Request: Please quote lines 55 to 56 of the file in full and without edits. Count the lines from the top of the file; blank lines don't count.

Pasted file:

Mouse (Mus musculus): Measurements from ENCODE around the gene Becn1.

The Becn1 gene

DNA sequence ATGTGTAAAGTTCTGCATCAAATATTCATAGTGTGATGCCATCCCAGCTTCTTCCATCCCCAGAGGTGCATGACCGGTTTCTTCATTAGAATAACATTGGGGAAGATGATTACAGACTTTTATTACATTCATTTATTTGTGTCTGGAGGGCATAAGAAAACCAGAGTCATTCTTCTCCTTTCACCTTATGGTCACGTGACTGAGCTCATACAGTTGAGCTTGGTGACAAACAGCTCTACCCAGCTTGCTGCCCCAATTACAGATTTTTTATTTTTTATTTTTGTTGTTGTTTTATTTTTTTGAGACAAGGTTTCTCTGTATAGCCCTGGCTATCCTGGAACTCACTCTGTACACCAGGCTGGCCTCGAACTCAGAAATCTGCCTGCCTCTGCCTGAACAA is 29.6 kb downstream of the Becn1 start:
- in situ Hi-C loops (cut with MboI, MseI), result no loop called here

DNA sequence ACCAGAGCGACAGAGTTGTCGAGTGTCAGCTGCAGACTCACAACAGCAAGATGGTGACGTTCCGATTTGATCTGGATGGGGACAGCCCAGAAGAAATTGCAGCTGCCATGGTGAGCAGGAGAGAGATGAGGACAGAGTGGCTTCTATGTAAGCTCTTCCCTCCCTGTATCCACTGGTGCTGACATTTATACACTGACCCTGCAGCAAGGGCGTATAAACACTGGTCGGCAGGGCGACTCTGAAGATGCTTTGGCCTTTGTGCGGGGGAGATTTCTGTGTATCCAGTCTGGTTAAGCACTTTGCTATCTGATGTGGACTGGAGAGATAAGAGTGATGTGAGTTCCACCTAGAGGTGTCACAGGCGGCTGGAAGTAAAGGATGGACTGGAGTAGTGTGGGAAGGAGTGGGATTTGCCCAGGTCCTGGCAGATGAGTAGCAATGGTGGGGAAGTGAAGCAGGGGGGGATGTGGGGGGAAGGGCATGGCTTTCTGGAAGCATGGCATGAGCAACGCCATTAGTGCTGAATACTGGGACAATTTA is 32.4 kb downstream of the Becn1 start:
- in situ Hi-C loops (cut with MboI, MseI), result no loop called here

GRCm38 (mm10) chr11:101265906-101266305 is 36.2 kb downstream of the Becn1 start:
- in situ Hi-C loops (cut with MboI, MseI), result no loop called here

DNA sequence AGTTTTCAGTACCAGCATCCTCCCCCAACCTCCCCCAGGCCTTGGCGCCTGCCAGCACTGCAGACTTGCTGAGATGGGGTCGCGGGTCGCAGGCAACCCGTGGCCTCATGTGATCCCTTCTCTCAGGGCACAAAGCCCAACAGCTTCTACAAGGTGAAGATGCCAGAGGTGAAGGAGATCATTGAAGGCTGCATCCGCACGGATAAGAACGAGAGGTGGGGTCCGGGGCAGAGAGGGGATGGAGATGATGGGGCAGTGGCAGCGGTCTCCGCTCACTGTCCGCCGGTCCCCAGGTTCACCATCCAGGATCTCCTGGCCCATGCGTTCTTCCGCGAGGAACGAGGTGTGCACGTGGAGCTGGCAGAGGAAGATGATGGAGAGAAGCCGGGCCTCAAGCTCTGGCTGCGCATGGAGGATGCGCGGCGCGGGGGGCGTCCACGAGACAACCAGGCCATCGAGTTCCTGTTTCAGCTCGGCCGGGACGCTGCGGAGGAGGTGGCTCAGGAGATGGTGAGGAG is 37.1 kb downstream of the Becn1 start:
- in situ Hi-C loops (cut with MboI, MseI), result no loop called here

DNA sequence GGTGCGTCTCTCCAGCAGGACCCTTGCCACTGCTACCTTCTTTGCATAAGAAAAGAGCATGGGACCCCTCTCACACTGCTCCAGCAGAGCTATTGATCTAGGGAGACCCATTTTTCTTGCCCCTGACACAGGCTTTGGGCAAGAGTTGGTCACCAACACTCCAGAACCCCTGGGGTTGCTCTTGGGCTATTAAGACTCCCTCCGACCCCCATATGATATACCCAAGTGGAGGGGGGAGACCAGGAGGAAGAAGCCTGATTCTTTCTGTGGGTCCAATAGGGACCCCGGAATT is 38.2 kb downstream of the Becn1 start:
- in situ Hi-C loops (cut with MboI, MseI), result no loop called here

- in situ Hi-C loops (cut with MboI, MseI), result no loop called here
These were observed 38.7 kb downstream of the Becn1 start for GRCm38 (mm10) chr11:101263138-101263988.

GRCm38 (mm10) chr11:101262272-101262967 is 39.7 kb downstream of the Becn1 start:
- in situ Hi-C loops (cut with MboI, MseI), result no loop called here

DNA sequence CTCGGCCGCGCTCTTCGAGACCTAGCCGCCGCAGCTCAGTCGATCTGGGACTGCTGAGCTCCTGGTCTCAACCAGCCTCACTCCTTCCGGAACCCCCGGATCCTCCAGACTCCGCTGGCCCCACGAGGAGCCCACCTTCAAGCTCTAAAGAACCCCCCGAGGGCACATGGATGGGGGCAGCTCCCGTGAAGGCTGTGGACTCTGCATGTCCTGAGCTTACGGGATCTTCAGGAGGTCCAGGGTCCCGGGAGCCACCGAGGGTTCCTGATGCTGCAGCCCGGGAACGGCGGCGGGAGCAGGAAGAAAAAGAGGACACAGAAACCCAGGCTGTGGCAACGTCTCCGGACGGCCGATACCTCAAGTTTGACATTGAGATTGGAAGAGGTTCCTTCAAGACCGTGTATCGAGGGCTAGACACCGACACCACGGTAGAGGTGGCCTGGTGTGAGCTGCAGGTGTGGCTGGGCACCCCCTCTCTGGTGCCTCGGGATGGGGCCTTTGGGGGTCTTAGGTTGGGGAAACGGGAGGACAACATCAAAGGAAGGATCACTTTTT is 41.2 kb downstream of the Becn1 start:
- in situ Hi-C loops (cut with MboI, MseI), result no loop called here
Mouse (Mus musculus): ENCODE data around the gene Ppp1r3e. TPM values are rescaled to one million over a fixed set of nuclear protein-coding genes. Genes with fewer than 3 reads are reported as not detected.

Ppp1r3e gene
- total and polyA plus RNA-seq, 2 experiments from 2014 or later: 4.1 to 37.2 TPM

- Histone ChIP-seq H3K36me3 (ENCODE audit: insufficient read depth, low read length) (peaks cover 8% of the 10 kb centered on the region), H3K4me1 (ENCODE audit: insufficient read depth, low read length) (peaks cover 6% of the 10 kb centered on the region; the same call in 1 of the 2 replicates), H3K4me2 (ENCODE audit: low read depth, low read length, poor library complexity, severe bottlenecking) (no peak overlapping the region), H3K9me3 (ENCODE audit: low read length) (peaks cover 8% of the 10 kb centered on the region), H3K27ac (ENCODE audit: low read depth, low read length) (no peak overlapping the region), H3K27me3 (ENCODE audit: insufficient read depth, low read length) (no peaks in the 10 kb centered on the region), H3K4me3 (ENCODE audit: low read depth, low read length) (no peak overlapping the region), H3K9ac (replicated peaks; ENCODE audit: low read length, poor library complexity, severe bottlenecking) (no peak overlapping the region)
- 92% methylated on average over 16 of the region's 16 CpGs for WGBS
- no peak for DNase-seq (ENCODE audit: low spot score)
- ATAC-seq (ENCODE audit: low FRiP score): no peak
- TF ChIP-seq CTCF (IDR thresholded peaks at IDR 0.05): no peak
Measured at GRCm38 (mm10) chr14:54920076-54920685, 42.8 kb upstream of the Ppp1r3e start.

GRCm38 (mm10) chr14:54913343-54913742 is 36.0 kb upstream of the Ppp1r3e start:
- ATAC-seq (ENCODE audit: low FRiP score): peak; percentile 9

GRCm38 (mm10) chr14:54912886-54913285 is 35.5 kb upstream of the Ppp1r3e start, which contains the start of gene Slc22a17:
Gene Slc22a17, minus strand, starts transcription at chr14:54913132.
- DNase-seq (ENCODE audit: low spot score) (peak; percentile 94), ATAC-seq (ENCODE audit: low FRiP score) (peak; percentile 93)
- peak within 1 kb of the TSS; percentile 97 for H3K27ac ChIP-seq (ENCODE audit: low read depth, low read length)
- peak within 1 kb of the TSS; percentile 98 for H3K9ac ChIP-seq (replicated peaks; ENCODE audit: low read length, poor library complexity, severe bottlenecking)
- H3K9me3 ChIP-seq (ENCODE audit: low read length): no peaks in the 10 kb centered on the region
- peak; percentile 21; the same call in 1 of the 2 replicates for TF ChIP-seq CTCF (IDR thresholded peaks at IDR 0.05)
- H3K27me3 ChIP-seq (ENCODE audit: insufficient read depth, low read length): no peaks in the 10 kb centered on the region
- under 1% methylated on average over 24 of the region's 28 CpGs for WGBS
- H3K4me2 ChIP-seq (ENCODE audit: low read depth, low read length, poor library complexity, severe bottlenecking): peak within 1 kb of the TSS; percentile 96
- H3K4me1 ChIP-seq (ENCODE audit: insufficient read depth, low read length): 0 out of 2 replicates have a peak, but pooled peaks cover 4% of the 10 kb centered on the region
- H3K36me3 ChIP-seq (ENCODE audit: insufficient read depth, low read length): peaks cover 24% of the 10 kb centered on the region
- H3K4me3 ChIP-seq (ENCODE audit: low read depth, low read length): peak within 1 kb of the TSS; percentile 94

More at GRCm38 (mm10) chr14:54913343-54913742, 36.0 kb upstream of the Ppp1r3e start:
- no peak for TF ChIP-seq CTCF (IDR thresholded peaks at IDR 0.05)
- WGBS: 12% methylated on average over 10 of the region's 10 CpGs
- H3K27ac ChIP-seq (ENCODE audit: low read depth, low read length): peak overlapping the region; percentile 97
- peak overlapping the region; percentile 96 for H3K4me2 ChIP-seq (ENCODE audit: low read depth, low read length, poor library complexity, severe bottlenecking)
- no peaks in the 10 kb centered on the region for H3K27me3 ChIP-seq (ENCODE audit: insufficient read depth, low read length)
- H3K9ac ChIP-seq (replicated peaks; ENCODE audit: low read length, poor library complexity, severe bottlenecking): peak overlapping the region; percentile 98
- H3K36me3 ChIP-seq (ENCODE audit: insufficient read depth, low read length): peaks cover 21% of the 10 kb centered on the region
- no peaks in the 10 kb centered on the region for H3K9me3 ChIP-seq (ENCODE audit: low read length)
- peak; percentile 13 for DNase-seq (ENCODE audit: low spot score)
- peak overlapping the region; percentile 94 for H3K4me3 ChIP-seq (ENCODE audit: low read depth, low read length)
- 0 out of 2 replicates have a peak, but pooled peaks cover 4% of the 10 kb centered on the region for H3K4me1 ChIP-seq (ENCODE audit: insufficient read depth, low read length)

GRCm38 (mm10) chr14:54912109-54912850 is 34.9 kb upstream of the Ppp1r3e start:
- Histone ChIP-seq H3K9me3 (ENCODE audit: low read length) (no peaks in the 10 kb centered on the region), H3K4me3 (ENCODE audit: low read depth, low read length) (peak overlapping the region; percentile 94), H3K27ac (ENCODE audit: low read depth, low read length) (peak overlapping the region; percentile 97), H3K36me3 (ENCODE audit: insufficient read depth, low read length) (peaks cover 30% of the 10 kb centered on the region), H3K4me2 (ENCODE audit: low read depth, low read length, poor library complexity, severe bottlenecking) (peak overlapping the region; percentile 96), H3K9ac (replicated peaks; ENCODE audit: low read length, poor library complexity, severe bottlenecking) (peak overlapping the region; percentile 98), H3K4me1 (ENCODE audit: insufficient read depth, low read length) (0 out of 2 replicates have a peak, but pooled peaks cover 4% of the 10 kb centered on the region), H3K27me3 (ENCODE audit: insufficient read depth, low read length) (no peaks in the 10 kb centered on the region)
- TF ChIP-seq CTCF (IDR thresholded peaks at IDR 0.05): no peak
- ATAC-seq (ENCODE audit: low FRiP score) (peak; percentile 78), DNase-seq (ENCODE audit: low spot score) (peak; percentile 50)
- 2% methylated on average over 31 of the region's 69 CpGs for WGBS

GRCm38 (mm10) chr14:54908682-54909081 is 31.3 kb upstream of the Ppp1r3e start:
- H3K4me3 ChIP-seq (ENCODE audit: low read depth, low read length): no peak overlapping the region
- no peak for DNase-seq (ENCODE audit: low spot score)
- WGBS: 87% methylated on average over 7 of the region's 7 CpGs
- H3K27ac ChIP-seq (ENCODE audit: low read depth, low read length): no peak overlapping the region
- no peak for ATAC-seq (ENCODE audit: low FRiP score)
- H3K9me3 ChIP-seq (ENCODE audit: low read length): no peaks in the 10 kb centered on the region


GRCm38 (mm10) chr14:54912109-54912850 is 34.9 kb upstream of the Ppp1r3e start:
- Histone ChIP-seq H3K9me3 (ENCODE audit: low read length) (no peaks in the 10 kb centered on the region), H3K4me3 (ENCODE audit: low read depth, low read length) (peak overlapping the region; percentile 94), H3K27ac (ENCODE audit: low read depth, low read length) (peak overlapping the region; percentile 97), H3K36me3 (ENCODE audit: insufficient read depth, low read length) (peaks cover 30% of the 10 kb centered on the region), H3K4me2 (ENCODE audit: low read depth, low read length, poor library complexity, severe bottlenecking) (peak overlapping the region; percentile 96), H3K9ac (replicated peaks; ENCODE audit: low read length, poor library complexity, severe bottlenecking) (peak overlapping the region; percentile 98), H3K4me1 (ENCODE audit: insufficient read depth, low read length) (0 out of 2 replicates have a peak, but pooled peaks cover 4% of the 10 kb centered on the region), H3K27me3 (ENCODE audit: insufficient read depth, low read length) (no peaks in the 10 kb centered on the region)